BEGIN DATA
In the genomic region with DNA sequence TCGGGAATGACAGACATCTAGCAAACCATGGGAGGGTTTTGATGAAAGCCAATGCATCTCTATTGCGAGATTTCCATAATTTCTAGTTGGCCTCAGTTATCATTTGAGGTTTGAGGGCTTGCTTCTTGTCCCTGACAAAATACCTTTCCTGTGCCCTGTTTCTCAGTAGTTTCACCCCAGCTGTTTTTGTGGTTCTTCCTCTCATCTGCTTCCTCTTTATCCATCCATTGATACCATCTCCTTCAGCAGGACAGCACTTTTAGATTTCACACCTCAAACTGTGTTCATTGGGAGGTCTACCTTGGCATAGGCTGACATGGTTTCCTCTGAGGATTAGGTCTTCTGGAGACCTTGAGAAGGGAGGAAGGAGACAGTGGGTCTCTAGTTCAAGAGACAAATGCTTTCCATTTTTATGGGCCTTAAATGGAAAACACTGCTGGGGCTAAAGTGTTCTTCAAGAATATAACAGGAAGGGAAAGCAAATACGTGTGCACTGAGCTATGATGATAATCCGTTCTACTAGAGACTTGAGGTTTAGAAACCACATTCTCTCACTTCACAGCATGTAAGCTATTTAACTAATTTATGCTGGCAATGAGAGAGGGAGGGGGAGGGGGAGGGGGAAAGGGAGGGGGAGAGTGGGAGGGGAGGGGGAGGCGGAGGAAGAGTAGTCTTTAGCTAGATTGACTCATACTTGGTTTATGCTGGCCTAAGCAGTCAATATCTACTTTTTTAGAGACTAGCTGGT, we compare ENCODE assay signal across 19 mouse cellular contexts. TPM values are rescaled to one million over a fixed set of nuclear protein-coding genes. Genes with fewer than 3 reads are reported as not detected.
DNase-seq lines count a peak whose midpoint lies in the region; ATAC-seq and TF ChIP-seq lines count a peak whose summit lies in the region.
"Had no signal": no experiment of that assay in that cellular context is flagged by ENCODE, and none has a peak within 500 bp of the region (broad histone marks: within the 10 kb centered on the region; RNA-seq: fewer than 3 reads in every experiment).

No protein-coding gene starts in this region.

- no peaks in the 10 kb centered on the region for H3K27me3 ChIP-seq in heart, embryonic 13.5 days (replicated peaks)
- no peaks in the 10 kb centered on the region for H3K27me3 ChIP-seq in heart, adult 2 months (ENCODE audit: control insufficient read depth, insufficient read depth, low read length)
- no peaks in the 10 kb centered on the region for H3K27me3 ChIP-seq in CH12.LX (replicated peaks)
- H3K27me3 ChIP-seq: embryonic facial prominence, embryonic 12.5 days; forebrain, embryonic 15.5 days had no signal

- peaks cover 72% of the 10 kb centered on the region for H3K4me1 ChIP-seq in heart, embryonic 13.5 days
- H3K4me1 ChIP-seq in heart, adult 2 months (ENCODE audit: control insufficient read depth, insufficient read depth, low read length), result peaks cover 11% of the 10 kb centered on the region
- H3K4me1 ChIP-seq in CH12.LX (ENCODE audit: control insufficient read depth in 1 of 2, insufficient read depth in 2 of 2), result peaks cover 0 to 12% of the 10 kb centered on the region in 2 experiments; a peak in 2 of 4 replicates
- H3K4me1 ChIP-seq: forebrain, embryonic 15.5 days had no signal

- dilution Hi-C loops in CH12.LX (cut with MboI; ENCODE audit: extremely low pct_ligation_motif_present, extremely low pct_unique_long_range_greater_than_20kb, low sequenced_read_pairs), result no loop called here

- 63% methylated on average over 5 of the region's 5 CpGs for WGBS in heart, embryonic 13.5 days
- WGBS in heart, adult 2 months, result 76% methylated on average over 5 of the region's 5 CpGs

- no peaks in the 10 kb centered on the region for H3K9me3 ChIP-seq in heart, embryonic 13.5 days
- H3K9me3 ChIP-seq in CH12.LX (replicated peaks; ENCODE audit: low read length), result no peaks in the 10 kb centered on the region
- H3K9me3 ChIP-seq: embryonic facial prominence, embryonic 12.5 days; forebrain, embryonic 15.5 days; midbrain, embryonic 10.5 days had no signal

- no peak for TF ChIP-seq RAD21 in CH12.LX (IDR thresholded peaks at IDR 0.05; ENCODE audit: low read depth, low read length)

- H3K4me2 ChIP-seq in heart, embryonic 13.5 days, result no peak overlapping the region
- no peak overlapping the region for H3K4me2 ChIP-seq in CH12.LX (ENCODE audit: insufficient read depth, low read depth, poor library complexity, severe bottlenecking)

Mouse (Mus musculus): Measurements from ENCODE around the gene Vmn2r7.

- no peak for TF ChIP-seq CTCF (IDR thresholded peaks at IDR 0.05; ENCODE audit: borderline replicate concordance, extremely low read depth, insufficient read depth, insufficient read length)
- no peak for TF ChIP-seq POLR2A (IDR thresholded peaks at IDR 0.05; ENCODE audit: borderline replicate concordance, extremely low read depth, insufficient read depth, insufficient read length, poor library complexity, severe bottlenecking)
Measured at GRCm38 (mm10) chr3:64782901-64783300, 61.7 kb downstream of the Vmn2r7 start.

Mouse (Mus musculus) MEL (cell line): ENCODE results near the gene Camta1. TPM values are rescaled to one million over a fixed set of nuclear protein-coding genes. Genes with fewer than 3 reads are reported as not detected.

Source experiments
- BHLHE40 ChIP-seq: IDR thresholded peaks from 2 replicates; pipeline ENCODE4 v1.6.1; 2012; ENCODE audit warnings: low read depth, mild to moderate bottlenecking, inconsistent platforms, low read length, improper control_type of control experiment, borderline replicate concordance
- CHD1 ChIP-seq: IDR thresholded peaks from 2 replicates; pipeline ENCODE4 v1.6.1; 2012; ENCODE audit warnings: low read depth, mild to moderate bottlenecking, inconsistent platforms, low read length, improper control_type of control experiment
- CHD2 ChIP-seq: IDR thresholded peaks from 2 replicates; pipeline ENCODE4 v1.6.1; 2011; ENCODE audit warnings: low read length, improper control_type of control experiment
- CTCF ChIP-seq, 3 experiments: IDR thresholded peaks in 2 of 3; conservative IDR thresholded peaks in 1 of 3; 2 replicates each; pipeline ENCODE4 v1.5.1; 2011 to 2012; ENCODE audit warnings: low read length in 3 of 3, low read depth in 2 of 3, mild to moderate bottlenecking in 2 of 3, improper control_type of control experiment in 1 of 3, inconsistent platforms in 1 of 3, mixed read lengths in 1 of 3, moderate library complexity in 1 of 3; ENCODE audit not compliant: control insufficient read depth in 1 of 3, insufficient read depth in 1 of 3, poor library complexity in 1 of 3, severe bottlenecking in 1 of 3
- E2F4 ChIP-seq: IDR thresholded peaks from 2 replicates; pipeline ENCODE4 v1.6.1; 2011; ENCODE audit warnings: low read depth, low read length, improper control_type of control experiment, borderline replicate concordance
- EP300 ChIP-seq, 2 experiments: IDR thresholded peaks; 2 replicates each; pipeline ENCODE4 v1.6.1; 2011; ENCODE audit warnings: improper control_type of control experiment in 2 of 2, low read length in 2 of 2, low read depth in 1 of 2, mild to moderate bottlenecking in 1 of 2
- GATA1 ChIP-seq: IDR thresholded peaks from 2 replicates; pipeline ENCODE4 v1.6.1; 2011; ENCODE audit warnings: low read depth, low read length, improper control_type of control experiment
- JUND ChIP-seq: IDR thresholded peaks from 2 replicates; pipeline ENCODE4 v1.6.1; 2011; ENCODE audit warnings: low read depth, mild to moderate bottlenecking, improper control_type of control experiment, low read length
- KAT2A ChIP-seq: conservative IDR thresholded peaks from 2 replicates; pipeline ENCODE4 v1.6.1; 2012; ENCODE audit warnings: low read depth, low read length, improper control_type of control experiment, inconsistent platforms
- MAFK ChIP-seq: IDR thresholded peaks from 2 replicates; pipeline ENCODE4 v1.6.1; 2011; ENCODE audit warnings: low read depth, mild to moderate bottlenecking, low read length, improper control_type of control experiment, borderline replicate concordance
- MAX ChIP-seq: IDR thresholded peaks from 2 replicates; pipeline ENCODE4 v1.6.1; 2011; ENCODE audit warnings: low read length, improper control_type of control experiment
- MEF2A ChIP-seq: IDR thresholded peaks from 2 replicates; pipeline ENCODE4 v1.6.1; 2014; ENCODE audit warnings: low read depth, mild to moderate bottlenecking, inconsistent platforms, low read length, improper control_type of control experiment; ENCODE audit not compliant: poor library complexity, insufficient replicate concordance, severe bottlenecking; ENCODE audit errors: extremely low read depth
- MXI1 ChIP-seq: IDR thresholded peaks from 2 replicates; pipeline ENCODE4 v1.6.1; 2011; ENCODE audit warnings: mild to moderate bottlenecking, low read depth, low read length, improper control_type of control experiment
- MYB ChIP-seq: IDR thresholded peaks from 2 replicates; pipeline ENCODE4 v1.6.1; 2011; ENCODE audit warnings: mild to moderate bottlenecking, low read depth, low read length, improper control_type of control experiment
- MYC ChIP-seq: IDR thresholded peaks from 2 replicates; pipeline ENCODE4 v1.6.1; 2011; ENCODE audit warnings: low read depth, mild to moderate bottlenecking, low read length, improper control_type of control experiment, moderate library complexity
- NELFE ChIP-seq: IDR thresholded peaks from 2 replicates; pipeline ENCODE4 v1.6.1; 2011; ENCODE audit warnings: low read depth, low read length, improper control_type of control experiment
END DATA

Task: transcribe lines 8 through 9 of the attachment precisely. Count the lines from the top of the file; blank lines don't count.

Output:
- H3K27me3 ChIP-seq: embryonic facial prominence, embryonic 12.5 days; forebrain, embryonic 15.5 days had no signal

- peaks cover 72% of the 10 kb centered on the region for H3K4me1 ChIP-seq in heart, embryonic 13.5 days